Are you confusing infographics with data visualization?


Is there a difference between infographics and data visualization and, if so, what is it? This is the question I’ve been asking myself as I put pressure on graphics designers to convert complex data into attractive and meaningful visuals (for a project unrelated to DXC).

Telling a story with no words isn’t as easy as one might think and that is by no means the fault of graphic designers. In fact, the problem is often that graphic designers are doing exactly what they’ve been trained and asked to do. They add a design element to what might otherwise be a boring data set.

However, as the designers and I got into more and more complicated data sets there seemed to be something missing in the designs, but it wasn’t the designs themselves. What we realized is that, to be successful, even the best graphic designer needs a strong connection to the data from which an infographic is being derived.

Taking data about rather mainstream themes like obesity in America and adding numeric and graphic representations of the concept is not easy, but it’s easier than visualizing data on more obscure topics like genomics or precision medicine.

As the data points from our research became more complex we faced three problems:

  1. Finding graphic representations for complicated themes
  2. Telling a compelling story with more graphics than text
  3. Keeping our infographic designs from all looking the same
  4. Creating compelling insight from the graphic representation

In the spirit of full disclosure, I’m not a fan of creating infographics (or any other type of content) simply because the format is trendy. I think this may be the case when trying to turn complex data into catchy graphics. Maybe this data wasn’t intended to be storyboarded by using icons, avatars and font sets looking like a ransom note. But in an age of digital content marketing disruption, we need to try.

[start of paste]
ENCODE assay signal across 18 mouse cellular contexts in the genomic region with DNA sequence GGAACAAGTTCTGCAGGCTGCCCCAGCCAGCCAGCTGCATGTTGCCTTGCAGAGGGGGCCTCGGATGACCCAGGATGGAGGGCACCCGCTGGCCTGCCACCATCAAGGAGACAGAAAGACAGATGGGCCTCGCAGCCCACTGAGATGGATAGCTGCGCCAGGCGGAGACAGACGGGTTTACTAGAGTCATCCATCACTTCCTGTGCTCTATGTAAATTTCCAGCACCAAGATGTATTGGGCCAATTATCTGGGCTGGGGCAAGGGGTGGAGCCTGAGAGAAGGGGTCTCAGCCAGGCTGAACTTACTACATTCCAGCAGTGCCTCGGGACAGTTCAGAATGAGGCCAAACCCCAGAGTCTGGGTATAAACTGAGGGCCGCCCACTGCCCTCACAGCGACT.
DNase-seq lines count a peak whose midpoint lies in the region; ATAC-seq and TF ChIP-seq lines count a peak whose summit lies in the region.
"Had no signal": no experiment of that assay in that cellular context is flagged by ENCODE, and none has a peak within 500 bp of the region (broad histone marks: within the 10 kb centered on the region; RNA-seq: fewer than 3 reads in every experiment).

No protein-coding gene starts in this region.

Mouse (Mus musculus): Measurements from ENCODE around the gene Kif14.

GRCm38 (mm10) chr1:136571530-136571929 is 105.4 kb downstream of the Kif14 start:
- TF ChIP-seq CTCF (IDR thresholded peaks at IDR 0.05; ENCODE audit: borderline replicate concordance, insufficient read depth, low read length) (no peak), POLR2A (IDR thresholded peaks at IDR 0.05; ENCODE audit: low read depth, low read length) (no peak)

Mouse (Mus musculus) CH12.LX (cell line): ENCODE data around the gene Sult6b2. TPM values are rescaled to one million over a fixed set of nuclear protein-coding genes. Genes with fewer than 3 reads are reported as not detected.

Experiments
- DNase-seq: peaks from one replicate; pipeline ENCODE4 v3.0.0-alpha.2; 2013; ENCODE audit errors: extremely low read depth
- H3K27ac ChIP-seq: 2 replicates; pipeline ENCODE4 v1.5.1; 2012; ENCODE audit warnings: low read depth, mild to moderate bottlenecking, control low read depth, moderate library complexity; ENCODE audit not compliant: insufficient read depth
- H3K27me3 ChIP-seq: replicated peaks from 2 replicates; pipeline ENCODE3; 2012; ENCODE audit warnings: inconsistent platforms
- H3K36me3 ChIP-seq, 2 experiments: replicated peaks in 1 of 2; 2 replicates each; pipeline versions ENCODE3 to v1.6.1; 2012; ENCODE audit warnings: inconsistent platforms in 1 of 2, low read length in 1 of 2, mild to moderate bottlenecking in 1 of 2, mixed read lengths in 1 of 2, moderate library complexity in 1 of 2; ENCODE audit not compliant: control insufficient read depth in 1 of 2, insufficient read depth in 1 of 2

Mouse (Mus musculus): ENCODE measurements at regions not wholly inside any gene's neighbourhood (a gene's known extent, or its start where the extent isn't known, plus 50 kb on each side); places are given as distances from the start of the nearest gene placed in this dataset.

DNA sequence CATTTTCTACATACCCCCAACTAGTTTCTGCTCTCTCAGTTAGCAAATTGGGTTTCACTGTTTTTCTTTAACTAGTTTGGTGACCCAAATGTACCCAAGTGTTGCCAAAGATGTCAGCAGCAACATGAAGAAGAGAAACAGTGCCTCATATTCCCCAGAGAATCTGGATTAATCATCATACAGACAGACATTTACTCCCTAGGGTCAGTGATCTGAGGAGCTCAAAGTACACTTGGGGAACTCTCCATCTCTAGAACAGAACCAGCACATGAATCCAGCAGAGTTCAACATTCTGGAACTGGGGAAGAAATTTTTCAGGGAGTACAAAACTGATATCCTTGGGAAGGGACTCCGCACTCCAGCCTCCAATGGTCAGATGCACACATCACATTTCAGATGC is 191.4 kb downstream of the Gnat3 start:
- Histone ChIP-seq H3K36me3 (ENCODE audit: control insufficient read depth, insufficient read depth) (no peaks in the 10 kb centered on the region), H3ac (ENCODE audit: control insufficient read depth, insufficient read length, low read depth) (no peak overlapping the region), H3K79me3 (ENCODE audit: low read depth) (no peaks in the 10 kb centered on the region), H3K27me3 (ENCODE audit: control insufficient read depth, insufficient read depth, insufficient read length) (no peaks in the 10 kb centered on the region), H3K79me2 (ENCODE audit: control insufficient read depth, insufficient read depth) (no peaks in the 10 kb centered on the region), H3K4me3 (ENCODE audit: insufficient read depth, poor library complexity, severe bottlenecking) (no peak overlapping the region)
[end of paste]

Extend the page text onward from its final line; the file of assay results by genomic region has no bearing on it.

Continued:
During a recent call, a client harshly critiqued a draft of an infographic design and it was then that I had an epiphany. We were producing infographics when our clients were expecting data visualization. You may be saying, “but wait, they’re both the same!”

But they’re not.

What we were missing was a critically important step between the original research and the design process. Researchers are very good at extracting findings. Graphic designers are great about taking direction on turning those findings into pretty slides or graphics. What’s missing is a middle step in which those findings are concentrated into compelling, bite-sized portions conducive to iconic and numerical imagery. This looks easy when you see an infographic, but the best designs are very difficult to produce with only design skills.

The key is in how the sequence of the imagery in the infographic tells a story with as few words as possible. In fact, the imbalance between information (text) and graphics is one of the major gripes that stakeholders have when reviewing infographics.

So, to better fill this gap, we decided to view the job specification a bit differently. Most graphics designers include infographics as a skill promoted alongside their abilities to create brochures, pieces of sales collateral, advertising and video. However, we changed our search to focus on data visualization experts with a graphic design capability. This subtle reprioritization of skills produced a very different talent pool. Putting data first in our search resulted in a data-first approach to our infographics, as opposed to a graphics-first approach.

It was a subtle but critical tweak!


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  1. Lynn Christofferson says:

    Beautiful evidence lies in the eyes of the beholder —bravo, Frank!

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